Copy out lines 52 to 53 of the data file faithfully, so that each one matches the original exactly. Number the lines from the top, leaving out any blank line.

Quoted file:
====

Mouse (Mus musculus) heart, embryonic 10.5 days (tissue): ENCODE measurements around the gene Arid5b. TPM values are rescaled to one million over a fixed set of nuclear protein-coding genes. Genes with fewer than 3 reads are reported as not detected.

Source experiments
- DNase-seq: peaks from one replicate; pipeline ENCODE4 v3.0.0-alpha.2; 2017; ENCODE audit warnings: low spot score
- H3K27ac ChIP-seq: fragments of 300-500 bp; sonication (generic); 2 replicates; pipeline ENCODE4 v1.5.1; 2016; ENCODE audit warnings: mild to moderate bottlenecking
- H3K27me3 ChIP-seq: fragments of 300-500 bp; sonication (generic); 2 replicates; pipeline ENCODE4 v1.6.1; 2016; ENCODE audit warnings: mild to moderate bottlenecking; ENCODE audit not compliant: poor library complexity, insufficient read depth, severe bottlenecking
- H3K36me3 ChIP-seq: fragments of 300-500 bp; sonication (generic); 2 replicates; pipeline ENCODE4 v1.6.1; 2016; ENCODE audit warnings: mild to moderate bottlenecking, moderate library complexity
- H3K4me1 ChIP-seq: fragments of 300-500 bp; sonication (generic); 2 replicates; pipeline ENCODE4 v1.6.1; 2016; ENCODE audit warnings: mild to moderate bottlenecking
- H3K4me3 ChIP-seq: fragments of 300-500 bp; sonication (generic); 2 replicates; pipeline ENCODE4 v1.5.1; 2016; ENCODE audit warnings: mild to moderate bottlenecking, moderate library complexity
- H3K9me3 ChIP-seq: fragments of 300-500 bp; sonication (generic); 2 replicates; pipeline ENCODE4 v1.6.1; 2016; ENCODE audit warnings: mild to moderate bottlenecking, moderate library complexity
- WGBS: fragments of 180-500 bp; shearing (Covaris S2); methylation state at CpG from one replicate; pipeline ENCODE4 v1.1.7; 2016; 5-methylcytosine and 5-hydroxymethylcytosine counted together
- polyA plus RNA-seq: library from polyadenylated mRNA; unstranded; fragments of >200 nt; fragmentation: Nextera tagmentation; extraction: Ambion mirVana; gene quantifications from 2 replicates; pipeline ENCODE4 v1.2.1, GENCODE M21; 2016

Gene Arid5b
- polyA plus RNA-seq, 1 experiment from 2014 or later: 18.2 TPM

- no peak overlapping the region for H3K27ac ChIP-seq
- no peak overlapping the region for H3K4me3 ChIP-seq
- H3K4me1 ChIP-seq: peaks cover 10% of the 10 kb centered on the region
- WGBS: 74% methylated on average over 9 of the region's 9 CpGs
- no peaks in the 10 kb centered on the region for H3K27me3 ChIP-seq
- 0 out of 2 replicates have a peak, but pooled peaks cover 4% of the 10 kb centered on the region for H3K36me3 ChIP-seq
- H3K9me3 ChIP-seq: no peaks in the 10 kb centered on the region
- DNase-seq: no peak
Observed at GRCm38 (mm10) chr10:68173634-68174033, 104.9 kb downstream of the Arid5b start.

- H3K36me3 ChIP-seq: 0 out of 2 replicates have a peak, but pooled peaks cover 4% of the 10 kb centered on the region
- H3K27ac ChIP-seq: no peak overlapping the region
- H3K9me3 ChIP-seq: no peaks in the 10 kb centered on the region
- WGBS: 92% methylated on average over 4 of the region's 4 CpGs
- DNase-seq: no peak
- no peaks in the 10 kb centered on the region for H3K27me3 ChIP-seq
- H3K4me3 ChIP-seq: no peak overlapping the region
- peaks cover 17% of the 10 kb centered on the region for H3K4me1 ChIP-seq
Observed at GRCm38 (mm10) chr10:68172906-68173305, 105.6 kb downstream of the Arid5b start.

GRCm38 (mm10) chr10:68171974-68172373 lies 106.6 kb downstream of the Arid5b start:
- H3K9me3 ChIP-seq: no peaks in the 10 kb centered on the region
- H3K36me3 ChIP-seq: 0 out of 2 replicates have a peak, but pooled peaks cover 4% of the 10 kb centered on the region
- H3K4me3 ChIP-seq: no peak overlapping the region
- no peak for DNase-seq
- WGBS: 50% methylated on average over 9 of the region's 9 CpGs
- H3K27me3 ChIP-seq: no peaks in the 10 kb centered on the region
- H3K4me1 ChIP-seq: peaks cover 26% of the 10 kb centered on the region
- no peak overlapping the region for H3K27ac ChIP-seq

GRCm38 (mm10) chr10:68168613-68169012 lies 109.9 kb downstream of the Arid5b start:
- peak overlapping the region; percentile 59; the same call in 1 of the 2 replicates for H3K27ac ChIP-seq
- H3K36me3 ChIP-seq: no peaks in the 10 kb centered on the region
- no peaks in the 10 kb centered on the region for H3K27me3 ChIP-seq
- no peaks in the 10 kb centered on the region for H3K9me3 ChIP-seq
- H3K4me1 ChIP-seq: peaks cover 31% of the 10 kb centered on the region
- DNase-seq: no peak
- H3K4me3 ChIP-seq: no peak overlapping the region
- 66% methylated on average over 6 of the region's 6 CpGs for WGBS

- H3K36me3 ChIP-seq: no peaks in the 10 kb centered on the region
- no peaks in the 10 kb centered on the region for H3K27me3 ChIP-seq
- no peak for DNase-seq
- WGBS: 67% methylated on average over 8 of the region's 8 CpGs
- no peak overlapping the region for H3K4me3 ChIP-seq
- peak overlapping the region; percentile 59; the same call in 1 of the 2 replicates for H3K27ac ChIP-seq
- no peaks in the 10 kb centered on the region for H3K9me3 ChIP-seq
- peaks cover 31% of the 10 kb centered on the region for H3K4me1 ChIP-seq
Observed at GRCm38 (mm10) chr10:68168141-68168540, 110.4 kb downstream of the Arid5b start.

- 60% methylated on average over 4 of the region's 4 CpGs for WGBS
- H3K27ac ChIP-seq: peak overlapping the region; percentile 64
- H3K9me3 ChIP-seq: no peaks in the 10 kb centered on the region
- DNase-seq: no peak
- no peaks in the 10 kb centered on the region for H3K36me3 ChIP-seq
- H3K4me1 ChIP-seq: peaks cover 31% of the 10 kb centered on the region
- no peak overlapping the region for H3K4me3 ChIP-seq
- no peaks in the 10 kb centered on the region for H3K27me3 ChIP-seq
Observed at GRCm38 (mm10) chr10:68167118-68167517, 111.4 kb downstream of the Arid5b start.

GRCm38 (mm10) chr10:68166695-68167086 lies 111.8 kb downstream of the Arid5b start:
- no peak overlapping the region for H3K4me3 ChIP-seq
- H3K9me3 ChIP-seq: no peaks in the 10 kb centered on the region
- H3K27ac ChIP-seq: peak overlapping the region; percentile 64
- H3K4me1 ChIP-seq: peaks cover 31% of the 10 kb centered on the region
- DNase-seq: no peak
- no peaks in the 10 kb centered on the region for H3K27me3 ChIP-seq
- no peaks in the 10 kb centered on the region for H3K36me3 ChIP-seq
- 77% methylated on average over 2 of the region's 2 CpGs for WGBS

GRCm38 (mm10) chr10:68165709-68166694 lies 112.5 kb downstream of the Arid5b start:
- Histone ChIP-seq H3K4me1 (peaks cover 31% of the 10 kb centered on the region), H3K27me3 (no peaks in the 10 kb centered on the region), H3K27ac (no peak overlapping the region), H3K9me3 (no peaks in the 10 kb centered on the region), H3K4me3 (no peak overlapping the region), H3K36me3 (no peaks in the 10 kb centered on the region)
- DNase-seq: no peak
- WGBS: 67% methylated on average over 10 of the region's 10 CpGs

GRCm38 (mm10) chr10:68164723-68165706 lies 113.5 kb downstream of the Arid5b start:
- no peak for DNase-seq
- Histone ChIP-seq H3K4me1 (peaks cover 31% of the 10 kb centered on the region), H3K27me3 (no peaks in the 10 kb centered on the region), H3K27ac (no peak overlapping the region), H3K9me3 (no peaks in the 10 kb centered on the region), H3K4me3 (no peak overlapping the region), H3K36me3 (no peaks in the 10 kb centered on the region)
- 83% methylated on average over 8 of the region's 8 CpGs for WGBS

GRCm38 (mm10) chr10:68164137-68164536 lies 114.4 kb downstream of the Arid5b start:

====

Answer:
- no peak for DNase-seq
- WGBS: 67% methylated on average over 8 of the region's 8 CpGs